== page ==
So, let me tell you: You are enough. You are worthy. You are beloved. You are capable of more than you could dare dream. 

Friends, if you don’t have people in your life who build you up, if you are lacking this kind of encouragement and push toward betterment and on the path of recovery, I couldn’t recommend more that you seek it out. Try going to something like Meetups or, if you’re going through a rough patch, support groups for people going through similar things in life to you.Look for the people who are going to respond to challenges by saying, “Okay; how do I respond? What next?” rather than being halted in their tracks. Look for the people who look at life with a glass half-full or even overflowing. Write notes of encouragement to others and remind yourself that there are others out there who could easily fill a card for you. Try building acquaintanceships into friendships. Be bold and get to know your neighbors from the beginnings of “Hello, my name is ____”. Contact me and I’ll give you words of joy and hope about you and your life. Believe the kind things you hear and let the negative thoughts or words be overwhelmed over time by the good.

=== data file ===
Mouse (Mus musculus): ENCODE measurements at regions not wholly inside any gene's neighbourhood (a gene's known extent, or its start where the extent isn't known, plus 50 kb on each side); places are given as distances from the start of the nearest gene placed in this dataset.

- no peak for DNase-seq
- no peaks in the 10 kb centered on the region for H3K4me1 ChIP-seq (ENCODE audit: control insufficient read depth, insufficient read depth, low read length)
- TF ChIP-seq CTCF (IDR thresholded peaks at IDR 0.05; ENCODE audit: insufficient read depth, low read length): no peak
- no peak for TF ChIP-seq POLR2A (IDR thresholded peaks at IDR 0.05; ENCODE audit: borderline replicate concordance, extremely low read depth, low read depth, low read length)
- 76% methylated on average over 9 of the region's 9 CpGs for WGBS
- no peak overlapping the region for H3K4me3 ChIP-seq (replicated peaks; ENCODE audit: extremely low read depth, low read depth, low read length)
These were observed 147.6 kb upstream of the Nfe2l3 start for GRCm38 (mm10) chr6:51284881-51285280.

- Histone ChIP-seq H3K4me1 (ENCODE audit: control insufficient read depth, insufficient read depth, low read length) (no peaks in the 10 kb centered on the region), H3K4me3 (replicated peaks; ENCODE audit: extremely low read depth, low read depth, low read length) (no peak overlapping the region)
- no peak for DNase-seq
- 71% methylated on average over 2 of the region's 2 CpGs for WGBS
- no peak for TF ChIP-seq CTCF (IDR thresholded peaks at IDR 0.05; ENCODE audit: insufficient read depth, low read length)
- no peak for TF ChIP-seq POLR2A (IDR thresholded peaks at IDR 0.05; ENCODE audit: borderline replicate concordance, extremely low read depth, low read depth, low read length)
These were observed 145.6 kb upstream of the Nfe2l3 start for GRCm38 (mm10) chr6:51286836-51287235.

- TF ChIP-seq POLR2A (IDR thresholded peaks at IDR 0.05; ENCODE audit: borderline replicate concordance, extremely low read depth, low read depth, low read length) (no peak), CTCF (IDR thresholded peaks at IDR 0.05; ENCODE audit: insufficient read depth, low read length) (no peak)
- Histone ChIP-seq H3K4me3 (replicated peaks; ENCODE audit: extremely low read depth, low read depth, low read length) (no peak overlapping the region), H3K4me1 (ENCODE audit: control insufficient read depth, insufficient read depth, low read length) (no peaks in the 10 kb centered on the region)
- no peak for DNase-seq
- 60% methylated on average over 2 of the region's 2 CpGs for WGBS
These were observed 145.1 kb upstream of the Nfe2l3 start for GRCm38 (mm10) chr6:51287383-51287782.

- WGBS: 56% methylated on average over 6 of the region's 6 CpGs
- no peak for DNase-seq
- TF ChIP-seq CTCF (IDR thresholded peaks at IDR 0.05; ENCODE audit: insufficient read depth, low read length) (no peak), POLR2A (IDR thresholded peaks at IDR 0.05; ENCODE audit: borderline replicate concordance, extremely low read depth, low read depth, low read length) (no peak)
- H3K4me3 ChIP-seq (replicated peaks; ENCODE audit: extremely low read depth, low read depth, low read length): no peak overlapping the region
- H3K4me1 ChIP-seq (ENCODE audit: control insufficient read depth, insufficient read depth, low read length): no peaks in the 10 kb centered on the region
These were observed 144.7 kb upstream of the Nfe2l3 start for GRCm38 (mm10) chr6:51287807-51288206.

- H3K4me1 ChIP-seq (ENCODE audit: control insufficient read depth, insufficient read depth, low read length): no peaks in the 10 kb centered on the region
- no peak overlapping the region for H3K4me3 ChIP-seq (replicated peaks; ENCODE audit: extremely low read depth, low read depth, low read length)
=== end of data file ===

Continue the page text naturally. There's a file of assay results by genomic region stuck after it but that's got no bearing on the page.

You just may get to new heights because of it.

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[image description: looking out from Humpback Rock, a mountain peak in northern Virginia in the Blue Ridge Mountains. It’s a mile each way to get here with an 800 foot elevation change].

Thank you to everyone who’s helped me get here.

“You’re off to Great Places!
Today is your day!
Your mountain is waiting,
So… get on your way!” – Dr. Seuss